“Through scorched-earth litigation, executed by its army of hundreds of lawyers, Chevron is using its limitless resources to crush defendants and win this case through might rather than merit,” Keker stated in his fifteen-page motion to withdraw as counsel. “Encouraged by this court’s implacable hostility to Donziger, Chevron will file any motion, however meritless, in the hope that the Court will use it to hurt Donziger.”
President Correa, meanwhile, has had his own troubles with environmental activists, which became apparent during McLaughlin’s tour. Correa rose to power in Ecuador as a progressive economist who had modeled himself after Venezuela President Hugo Chavez. But since Correa became president in 2007, his critics say he has steadily become more enamored with drilling and mining in sensitive areas of the Amazon.
Perhaps the largest controversy to confront Correa’s administration is the president’s decision to open up three regions of Yasuni National Park, known as the ITT Block, for oil extraction. Yasuni is near the northeastern part of Ecuador, close to the border with Colombia. It is said to be one of the most pristine and ecologically diverse areas in the world. In addition, it is home to two factions of the Waorani indigenous tribe, which has chosen to live in voluntary isolation from the Western World, pursuing the traditions and customs it has honored for hundreds, perhaps thousands, of years.
In 2007, Correa offered other nations an innovative option to avoid drilling in Yasuni. It was called the ITT Initiative, and the idea was that if foreign countries contributed $3.5 billion to Ecuador, roughly half of the estimated drilling profits, he would preserve the rights of the region’s indigenous tribes, keep Yasuni in its pristine state, and avoid releasing into the air 410 metric tons of carbon dioxide from the estimated 846 million barrels of oil that would be extracted from the ITT Block.
But international support was lackluster and after six years, foreign countries had pledged only $336 million to the initiative. Citing Ecuador’s need to fight poverty by improving health care, education, and infrastructure, Correa abandoned the plan in August and announced that the ITT Block would be opened for oil extraction. “We have waited long enough. The world has failed us,” Correa said, calling the larger economies of the world hypocrites. “It was not charity that we sought from the international community, but co-responsibility in the face of climate change.”
But the Ecuadorian public doesn’t appear to be buying into Correa’s explanation. His announcement was met with widespread street protests, and 130 scholars and academics from 22 countries signed a letter to Correa asking him not to drill in the Yasuni ITT Block. They also asked that he put a referendum on the ballot for Ecuadorian voters — a suggestion Correa has strongly resisted. In addition 100 scientists warned the Ecuadorian Congress against drilling in the remote rainforest. “Yasuni National Park may very well be the most diverse place in the world,” said Shawn McCracken of Texas State University. “It is a remarkable convergence of global peak diversity levels of amphibian, bird, insect, mammal, and tree species.”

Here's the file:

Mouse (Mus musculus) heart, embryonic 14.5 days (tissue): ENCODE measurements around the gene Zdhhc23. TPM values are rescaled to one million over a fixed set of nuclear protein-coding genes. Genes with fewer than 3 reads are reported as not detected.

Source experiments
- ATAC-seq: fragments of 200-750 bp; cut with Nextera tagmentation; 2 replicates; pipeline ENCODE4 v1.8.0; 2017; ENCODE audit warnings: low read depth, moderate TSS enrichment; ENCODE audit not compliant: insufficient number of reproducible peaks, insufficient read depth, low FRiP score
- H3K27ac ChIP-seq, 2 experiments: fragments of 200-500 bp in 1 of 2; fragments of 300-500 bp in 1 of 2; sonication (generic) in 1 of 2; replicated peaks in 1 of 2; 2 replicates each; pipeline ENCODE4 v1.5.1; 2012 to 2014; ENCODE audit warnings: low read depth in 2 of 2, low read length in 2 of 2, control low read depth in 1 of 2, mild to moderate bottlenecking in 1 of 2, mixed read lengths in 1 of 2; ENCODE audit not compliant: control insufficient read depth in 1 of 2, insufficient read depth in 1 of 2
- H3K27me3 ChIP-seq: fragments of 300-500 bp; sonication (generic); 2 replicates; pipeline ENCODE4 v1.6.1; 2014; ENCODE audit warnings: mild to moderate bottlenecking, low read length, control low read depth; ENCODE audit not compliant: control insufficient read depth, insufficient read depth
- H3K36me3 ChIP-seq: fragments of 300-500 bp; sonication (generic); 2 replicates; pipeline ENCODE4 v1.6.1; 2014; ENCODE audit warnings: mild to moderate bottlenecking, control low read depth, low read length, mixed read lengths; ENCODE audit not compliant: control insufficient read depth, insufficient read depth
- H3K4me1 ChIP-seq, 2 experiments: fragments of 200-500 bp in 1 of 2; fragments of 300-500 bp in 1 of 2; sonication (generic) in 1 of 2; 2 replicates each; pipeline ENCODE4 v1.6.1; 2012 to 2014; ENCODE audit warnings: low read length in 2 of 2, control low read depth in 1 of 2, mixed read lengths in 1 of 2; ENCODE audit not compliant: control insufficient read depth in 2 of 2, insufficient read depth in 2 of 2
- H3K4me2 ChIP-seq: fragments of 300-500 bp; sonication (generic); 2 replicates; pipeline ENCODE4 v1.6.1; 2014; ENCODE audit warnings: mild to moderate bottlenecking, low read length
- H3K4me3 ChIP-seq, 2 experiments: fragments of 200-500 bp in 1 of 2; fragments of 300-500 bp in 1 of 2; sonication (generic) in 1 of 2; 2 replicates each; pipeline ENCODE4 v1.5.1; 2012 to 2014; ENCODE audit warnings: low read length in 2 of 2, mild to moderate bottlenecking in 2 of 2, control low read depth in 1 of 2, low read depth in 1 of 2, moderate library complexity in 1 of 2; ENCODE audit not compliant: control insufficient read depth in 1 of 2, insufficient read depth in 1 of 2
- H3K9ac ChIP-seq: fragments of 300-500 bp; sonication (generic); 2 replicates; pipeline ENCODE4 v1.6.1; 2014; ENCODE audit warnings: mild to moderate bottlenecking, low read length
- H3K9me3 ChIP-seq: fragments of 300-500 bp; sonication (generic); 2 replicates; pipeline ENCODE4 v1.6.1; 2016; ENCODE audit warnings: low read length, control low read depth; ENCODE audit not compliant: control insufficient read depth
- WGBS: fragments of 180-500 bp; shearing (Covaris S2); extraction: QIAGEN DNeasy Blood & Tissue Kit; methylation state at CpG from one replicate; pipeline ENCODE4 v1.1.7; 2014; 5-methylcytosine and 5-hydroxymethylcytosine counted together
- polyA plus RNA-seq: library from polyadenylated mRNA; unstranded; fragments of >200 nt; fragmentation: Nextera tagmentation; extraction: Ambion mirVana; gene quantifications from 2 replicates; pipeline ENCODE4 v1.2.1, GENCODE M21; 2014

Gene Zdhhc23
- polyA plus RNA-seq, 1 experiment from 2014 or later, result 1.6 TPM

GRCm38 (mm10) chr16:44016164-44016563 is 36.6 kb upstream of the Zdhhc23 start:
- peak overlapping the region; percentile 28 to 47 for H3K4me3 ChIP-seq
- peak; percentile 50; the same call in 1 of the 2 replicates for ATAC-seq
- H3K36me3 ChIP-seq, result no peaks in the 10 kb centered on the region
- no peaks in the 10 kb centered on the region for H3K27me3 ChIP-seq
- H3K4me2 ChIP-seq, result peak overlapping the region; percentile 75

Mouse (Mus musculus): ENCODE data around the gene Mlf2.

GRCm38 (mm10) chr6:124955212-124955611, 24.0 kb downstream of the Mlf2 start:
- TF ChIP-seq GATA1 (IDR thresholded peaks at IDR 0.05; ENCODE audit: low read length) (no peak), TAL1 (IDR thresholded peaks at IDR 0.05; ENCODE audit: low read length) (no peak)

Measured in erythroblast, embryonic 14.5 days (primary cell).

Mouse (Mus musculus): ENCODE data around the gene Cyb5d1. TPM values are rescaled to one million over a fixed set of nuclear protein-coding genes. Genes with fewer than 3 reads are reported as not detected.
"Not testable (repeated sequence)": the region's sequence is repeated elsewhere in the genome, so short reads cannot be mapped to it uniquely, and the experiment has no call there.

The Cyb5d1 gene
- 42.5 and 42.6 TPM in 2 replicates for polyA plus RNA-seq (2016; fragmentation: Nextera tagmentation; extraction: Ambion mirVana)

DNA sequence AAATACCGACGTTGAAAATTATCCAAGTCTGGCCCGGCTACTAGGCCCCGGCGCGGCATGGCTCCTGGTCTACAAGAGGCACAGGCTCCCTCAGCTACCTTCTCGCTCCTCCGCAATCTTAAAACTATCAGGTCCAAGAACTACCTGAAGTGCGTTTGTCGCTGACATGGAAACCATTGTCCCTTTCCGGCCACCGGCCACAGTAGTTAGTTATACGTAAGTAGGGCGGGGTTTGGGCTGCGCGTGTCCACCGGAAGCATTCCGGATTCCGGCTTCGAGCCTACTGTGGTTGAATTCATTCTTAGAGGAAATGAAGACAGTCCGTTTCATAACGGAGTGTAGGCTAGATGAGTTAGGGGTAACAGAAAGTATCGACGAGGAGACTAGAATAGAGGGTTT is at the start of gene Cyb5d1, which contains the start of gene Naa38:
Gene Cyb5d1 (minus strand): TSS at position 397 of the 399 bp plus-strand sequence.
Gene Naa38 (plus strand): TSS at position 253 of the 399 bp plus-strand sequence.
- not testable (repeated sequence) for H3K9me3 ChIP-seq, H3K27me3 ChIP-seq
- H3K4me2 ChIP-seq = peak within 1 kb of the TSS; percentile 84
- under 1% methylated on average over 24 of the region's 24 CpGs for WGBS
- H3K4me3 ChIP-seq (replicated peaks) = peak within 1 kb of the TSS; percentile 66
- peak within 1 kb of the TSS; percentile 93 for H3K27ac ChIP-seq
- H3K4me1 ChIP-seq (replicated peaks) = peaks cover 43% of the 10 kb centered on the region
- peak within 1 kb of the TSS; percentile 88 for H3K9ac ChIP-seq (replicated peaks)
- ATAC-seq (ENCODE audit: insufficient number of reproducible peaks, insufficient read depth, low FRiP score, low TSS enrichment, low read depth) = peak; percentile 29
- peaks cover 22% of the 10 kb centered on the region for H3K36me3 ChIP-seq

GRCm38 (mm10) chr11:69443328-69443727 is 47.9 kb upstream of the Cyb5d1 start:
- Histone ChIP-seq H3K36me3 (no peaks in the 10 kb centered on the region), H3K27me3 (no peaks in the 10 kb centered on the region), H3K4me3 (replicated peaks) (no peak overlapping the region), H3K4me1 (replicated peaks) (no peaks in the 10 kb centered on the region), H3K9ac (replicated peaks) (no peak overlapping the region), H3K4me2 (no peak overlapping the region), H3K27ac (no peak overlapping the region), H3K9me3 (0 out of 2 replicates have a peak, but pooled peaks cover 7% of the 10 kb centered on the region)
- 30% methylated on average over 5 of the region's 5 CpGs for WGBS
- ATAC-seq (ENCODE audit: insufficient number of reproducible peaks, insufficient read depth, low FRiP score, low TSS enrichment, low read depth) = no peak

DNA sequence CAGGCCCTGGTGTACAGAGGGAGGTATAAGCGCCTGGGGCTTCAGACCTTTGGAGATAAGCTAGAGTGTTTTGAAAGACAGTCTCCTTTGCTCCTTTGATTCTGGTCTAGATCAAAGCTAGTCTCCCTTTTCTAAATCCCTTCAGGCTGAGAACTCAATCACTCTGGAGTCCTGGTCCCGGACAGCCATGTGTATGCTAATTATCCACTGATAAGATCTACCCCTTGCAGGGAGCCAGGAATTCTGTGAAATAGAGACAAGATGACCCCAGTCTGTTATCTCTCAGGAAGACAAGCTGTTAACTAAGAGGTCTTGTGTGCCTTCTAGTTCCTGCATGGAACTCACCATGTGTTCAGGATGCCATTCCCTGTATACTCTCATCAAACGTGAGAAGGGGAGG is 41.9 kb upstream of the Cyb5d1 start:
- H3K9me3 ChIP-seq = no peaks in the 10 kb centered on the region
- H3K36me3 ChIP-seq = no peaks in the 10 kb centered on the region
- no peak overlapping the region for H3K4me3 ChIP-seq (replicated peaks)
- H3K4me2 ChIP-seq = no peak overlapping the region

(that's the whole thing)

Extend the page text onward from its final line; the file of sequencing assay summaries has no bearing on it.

Alberto Acosta, Correa’s former energy minister who was once one of Correa’s closest progressive allies, told Ecuadorian reporters that Correa never put much effort into raising contributions and that he had appointed a second-rate team of government employees to promote the project. In addition, Correa had publicly threatened to drill in the Yasuni ITT Block if wealthy nations did not pony up billions of dollars. “It came off as a kind of blackmail,” said Acosta, who ran against Correa in the 2013 presidential election. “The government failed to transform this powerful initiative into a credible proposal.”
There were other factors that cast doubt on the credibility of the Yasuni ITT Initiative. The most glaring was Chinese investment in Ecuador. In 2008, Ecuador defaulted on IMF loans, leaving the country unable to secure international loans. But according to a brief by Oakland-based Amazon Watch, Chinese banks have a long history of offering loans, unburdened by restrictions or policy conditions, to countries that are mired in conflict or buried in debt. To date, Amazon Watch estimates that Chinese banks have lent or invested $16 billion to Ecuador. Some of these loans are paid back in oil. According to a Wall Street Journal report, a $2 billion loan issued in 2011 requires Ecuador to make a payment of 39,000 barrels a day.